No celebrations despite victory over coal mine
KINGAROY land owners are calling for an end to a decade-long battle to protect land from miners, two months after securing a major victory.
The Kingaroy Concerned Citizens Group is yet to celebrate after mining company Moreton Resources withdrew their mining lease application for an open cut coal mine on prime farmland near Kingaroy in February.
Advocacy group Lock the Gate said there was still the possibility of another mining company showing interest in the land.
KCCG member John Dalton said this is why they could not truly celebrate.
"One of the main reasons we're not too celebratory now is that any one of us thinks we could be down for another project," Mr Dalton said.
"Another company could come in and say 'we'll get this up and running'.
"In the back of our minds, we worry we might have to fight this again some day."
The group is calling for fundamental changes to Queensland's Regional Planning Interests Act, which governs land use across the state.
"I think we'll really celebrate when some wise level of government puts in this circuit breaker that stops us from being in this endless cycle of having to defend good farmland," Mr Dalton said.
Power corporation Stanwell first proposed using the agricultural land outside of Kingaroy for mining.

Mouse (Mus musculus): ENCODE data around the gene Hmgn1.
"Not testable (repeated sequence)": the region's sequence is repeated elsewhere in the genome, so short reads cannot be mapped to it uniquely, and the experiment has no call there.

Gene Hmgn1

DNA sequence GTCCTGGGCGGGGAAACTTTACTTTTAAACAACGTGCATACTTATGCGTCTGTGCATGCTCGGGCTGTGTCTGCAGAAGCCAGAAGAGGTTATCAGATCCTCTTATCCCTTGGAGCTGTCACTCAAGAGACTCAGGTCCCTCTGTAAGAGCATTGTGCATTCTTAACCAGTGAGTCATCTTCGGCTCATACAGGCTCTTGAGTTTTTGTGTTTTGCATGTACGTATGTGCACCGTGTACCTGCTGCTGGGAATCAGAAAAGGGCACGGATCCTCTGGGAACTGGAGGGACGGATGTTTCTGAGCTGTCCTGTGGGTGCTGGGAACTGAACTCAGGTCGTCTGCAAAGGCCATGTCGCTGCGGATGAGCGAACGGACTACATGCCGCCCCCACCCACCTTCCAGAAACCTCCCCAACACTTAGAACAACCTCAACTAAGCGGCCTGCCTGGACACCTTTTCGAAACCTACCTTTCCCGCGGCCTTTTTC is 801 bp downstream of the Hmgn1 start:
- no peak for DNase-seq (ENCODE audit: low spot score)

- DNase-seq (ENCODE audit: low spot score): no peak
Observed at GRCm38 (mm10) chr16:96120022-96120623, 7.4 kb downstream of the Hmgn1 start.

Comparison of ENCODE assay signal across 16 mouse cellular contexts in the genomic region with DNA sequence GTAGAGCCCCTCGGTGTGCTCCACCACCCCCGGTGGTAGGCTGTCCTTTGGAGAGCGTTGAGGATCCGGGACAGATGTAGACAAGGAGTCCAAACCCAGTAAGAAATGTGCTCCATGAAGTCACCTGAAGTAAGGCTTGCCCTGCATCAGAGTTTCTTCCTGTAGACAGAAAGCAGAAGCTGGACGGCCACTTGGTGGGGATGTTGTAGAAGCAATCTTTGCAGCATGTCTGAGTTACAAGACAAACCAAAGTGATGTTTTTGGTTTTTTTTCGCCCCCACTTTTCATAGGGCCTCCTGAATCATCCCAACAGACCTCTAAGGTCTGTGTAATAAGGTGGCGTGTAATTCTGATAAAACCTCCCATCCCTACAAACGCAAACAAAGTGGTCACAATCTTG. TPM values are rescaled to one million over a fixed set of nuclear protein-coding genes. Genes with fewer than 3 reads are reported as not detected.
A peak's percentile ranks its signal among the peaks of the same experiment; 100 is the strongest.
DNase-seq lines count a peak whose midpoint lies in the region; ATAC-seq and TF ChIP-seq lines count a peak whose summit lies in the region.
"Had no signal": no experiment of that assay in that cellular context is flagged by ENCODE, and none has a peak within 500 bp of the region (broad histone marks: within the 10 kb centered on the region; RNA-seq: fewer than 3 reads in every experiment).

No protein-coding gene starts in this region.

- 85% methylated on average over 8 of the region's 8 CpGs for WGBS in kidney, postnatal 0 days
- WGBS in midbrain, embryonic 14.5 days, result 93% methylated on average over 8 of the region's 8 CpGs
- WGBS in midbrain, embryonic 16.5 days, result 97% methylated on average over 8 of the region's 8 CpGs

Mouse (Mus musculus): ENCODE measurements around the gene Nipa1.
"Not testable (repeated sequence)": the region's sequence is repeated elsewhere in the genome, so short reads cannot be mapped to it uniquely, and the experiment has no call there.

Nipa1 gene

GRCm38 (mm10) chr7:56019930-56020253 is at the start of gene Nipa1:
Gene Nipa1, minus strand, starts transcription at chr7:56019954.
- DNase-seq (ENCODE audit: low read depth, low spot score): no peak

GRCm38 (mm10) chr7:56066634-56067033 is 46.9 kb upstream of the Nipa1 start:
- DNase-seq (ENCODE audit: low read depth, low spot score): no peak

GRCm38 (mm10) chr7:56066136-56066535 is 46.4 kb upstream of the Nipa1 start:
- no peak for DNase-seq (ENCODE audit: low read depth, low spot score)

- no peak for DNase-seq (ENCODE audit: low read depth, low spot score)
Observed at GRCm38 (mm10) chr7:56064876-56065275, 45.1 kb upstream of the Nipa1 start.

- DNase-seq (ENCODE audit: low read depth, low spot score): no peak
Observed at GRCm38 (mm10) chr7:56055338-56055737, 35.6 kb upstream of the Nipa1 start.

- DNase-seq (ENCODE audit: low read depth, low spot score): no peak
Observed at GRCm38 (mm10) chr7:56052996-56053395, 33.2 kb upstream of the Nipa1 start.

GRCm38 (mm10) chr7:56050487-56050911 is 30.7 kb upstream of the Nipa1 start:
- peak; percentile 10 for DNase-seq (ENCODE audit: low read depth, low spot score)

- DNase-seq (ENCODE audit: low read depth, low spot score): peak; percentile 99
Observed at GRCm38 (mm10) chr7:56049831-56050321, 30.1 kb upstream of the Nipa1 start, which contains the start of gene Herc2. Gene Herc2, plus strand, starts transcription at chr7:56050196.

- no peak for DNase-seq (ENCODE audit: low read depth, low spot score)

But Stanwell found coal closer to the Tarong Power Plant and abandoned the Kingaroy site.
Moreton Resources, formally known as Cougar Energy, then announced its intentions for an underground coal gasification plant.
The project, worth $550 million, came to a halt in 2011 when the State Government shut it down after the chemical benzene was found in nearby water bores. The company was fined $75,000.
A bauxite proposal was made before Moreton Resources returned, wanting to build a coal mine on land adjacent to the failed UCG experiment.
"I think, although we've developed a resistance to idiotic proposals, the cumulative effect of being in fight mode for so long takes its toll," Mr Dalton said.
Kingaroy dairy farmer Gary Tessmann's property borders the proposed mine site.
"What we need is a regional development plan that clearly states that some places, like prime agricultural land, are off limits to mining," he said.
Mr Tessmann said there were enough challenges in the farming game, without having to fight for the land.
"What I'd really like is if the government could stop small mining operations coming in, stirring things up with prospecting for projects that probably won't ever happen and causing the local community a lot of grief and despair," he said.
After good rain, which has eased drought pressures, combined with Moreton Resources' retreat, Mr Tessmann is hopeful of a positive future.
"At least now you feel there's a bit of closure," he said.
"It's hard to get overly excited, but yes, we are fairly happy."